Incumbents Wittenberg, Zack, Woodward move on to November election

By: Mike Koury | Woodward Talk | Published August 8, 2018

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OAKLAND COUNTY — The August primary election has come and gone, and Democratic incumbents Robert Wittenberg, Helaine Zack and Dave Woodward spoke to the Woodward Talk about their primary victories.

State Rep. Wittenberg defeated challenger Michelangelo Fortuna III in the Democratic primary race for the Michigan House seat in the 27th District. The incumbent Wittenberg received 15,081 votes, approximately 84 percent of the vote, while Fortuna III took in 2,913 votes, approximately 16 percent of the vote.

Wittenberg said Aug. 8 that he felt good about his victory the previous night.

“I’m most excited about the turnout,” he said. “It was unbelievable to see so many people get to the polls to make their voices heard. To me, that was the best thing about yesterday.”

Wittenberg is running for what would be his third and final term as a state representative, as term limits allow a maximum of three two-year terms.

“Obviously, I was happy to win and I’m excited to be the nominee for the Democrats for the 27th District come November,” he said. “With the turnout, I think people are engaged more so than they’ve been in a long time. I think 2016 was an election that woke people up, and people … hopefully no longer take (voting) for granted. So, I hope this is a sign of things to come in November.”

In the Nov. 6 election, where he’ll be running against Republican Janet Flessland and Libertarian Benjamin Carr, who both ran unopposed in the primary, Wittenberg said he feels that his chances are good about securing one more term.

“I think I’ve done the best I can do to really serve the community and be a voice for them, and help them with any kind of constituent services. I think I’ve positioned myself really well to get through November and serve for my third term,” he said.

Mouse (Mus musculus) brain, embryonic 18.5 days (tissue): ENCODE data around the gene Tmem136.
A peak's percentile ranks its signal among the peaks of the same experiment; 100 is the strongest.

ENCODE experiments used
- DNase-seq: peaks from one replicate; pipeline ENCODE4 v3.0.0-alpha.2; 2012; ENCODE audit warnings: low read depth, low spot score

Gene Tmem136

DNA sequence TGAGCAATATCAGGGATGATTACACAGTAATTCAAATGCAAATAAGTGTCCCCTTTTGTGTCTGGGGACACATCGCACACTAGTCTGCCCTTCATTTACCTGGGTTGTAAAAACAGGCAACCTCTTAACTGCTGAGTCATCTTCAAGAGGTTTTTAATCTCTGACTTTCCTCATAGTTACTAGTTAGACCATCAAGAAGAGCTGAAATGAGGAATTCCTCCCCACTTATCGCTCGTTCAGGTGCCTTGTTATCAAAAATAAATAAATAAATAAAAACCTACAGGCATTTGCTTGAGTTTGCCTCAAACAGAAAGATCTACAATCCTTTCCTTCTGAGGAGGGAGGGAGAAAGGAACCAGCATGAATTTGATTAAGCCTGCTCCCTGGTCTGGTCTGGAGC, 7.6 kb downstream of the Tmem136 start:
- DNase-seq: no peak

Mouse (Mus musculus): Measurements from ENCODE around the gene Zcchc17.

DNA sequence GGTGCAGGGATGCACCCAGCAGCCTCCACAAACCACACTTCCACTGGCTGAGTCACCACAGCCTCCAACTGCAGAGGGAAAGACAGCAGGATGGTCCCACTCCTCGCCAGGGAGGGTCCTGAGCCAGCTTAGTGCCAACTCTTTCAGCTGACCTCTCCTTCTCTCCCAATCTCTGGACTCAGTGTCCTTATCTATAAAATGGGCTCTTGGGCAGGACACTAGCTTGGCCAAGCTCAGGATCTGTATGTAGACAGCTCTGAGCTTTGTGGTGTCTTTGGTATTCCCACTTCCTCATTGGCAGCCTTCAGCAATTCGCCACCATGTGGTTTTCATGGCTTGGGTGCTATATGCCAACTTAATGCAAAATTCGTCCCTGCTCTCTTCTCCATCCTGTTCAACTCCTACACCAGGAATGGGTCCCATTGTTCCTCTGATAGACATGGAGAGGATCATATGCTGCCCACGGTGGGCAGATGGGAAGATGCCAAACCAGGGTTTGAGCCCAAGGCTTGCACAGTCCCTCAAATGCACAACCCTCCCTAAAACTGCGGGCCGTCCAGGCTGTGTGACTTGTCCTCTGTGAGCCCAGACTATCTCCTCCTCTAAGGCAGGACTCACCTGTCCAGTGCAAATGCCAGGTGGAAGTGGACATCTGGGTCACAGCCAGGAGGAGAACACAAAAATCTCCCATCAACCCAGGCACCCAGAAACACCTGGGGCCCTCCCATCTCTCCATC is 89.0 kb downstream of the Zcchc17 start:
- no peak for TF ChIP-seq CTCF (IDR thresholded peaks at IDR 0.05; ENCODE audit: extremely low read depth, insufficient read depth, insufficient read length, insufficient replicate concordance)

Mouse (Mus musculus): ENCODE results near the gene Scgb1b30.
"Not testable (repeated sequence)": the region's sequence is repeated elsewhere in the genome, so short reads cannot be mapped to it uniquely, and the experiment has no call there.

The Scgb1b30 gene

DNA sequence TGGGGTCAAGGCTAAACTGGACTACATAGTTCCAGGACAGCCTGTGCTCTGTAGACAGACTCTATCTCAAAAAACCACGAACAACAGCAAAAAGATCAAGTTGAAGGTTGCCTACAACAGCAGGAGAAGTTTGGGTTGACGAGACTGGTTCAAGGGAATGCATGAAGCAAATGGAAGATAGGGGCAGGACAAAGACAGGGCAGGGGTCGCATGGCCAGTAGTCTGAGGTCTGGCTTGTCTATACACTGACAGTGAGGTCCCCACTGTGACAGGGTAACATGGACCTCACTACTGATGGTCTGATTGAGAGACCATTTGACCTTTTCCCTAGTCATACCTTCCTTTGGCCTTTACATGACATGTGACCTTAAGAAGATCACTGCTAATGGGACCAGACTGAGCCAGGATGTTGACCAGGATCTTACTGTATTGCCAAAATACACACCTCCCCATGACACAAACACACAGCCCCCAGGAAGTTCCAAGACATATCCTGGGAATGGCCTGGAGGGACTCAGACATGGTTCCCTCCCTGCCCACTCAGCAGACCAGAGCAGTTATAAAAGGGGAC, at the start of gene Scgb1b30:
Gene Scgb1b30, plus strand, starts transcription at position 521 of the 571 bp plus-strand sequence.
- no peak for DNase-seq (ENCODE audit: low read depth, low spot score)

In the county commissioner race in the 18th District, Zack defeated challenger Ruel E. McPherson, 8,711 votes to 1,982. She received approximately 81 percent of the vote to McPherson’s approximately 18 percent.

“I am very happy and very grateful to the over 8,000 people who voted for me,” she said.

Zack is running for her ninth term as county commissioner. She’ll go up against Republican nominee Steven Zimberg, who won his primary contest against Allen Majorovic. He received 1,149 votes to Majorovic’s 585.

Zimberg said the win was a “step in the right direction.”

“Now will be the challenging part,” he said. “It is a predominantly Democratic community in our district, and (Zack) is an eight-time incumbent and she has a lot more financial resources, but I think the opportunity to express myself and my feelings in a public platform is priceless, and I think that if people will take the time to learn about the candidates, including myself, I think they’ll learn a lot.”

Zack feels good about her chances to be elected again in November, but said “you never know until you know,” as she cited gerrymandering as creating a partisan district.

“I feel good about my personal win, but I’m certainly disappointed that my colleague, David Bowman, did not win,” she said. “He’s been a really terrific public servant, and I’m very disappointed he lost his primary, and there were some other congressional races that didn’t go the way I want, but I’m thrilled about our gubernatorial candidate (Gretchen Whitmer).”

Bowman was defeated in the Oakland County Board of Commissioners District 10 Democratic primary by Angela Powell. 

For the county commissioner race in the 19th District, incumbent Dave Woodward beat challenger Devin Bone. Woodward took in 7,654 votes to Bone’s 2,091 while securing 78.3 percent of the vote.

Woodward said he’s grateful for the voters’ continued support. He now will go against Republican challenger Michael Ryan, who ran unopposed in the primary.

“I am emboldened based on the turnout in this last election, and I think there’s going to be a lot of opportunity to shift the balance of power to better help the things we’ve campaigned on, and that’s about making Oakland County a place that works for everyone and not just a few,” he said.

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